New guidebook for Chinese tourists out

Reading Time: 2 minutes

guidebookThe Chinese National Tourism Administration publicised its 64-page Guidebook for Civilised Tourism – with illustrations to accompany its list of dos and don’ts –  ahead of a “Golden Week” public holiday that started on October 2.

In the guidebook, Chinese nationals that are visiting other countries have been warned by their government of behaviour such as not to urinate in swimming pools or pick their noses in the public.

The new guidance for Chinese tourists came as a result of perceived bad behaviour from them after stories they had vandalised a temple in Egypt and offended North Koreans by “feeding their children sweets as if they were ducks”.

A mainland Chinese woman who in February 2013 had her son relieve himself in a bottle in a crowded Hong Kong restaurant sparked an outpouring of anger online, with some locals deriding mainlanders as “locusts”.

Chinese tourists are also advised to keep their nose-hair neatly trimmed and, if they had to pick their teeth, never to use their fingers. They are also urged not to occupy public toilets for long periods of time or leave footprints on the toilet seat.

Travelers should not drink soup straight from the bowl or make slurping sounds when eating noodles. And after taking a flight they must leave the life jackets underneath their seats, the rulebook said, explaining that “if a dangerous situation arises then someone else will not have a life jacket”.

In Germany, the guidebook says it is frowned upon to snap fingers at humans as if they were dogs. Women in Spain should always wear earrings in public – or else be considered effectively naked, the guidebook says. Visitors to Japan were advised to avoid fidgeting with hair or clothes in restaurants.

The World Trade Organisation named China the new number one nation for expenditure when traveling abroad. Chinese expenditure abroad reached $102 billion in 2012 and the volume of international trips by Chinese travelers reached 83 million, up from 10 million in 2000.

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Reading Time: 2 minutes

The Chinese National Tourism Administration publicised its 64-page Guidebook for Civilised Tourism – with illustrations to accompany its list of dos and don’ts –  ahead of a “Golden Week” public holiday that started on October 2.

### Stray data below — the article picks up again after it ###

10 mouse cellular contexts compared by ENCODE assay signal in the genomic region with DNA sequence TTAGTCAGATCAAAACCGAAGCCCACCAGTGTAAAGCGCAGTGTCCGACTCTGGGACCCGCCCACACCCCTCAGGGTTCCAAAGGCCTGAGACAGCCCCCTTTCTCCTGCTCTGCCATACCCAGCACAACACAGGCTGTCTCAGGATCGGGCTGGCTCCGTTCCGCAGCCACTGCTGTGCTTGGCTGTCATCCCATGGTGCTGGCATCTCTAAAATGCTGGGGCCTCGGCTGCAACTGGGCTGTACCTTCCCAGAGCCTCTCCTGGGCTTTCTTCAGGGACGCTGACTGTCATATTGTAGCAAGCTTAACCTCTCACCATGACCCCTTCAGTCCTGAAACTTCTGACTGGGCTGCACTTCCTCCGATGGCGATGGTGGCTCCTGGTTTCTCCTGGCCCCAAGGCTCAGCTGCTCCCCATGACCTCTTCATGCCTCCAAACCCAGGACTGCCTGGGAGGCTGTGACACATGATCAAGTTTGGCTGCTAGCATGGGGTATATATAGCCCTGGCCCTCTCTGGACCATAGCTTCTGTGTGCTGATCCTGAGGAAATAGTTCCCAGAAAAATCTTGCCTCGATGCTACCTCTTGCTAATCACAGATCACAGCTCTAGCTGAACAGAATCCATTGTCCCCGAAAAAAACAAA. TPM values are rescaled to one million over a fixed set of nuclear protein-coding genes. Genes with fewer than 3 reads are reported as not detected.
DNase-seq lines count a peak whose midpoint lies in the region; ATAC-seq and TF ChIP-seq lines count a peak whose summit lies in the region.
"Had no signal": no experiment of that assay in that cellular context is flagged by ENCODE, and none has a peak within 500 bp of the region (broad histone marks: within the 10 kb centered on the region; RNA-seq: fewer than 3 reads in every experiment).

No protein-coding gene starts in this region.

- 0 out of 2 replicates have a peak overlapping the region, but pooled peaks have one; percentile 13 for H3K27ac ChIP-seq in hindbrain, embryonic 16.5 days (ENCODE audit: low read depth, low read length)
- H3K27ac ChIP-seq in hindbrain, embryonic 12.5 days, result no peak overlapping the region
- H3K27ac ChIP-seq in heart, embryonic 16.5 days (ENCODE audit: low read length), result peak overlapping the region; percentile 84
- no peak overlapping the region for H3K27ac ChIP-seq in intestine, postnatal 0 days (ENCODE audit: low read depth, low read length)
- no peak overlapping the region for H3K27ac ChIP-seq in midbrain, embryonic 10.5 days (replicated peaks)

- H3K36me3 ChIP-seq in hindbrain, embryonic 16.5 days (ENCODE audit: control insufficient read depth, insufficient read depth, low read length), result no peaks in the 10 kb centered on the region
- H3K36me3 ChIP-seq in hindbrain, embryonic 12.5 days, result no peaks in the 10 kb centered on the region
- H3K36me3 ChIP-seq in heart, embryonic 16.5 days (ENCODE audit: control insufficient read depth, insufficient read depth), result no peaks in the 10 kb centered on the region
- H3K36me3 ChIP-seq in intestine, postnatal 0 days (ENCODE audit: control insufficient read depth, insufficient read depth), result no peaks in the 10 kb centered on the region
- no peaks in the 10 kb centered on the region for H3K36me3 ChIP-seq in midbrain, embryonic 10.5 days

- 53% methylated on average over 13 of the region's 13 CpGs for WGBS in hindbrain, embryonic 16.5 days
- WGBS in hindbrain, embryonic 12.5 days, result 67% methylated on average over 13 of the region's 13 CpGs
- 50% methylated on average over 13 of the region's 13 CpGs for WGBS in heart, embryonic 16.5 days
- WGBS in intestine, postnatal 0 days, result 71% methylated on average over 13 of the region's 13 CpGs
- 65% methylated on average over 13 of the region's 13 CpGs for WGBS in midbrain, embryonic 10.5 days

Reading Time: 2 minutes

guidebookThe Chinese National Tourism Administration publicised its 64-page Guidebook for Civilised Tourism – with illustrations to accompany its list of dos and don’ts –  ahead of a “Golden Week” public holiday that started on October 2.

In the guidebook, Chinese nationals that are visiting other countries have been warned by their government of behaviour such as not to urinate in swimming pools or pick their noses in the public.

The new guidance for Chinese tourists came as a result of perceived bad behaviour from them after stories they had vandalised a temple in Egypt and offended North Koreans by “feeding their children sweets as if they were ducks”.

A mainland Chinese woman who in February 2013 had her son relieve himself in a bottle in a crowded Hong Kong restaurant sparked an outpouring of anger online, with some locals deriding mainlanders as “locusts”.

Chinese tourists are also advised to keep their nose-hair neatly trimmed and, if they had to pick their teeth, never to use their fingers. They are also urged not to occupy public toilets for long periods of time or leave footprints on the toilet seat.

Travelers should not drink soup straight from the bowl or make slurping sounds when eating noodles. And after taking a flight they must leave the life jackets underneath their seats, the rulebook said, explaining that “if a dangerous situation arises then someone else will not have a life jacket”.

In Germany, the guidebook says it is frowned upon to snap fingers at humans as if they were dogs. Women in Spain should always wear earrings in public – or else be considered effectively naked, the guidebook says. Visitors to Japan were advised to avoid fidgeting with hair or clothes in restaurants.

The World Trade Organisation named China the new number one nation for expenditure when traveling abroad. Chinese expenditure abroad reached $102 billion in 2012 and the volume of international trips by Chinese travelers reached 83 million, up from 10 million in 2000.

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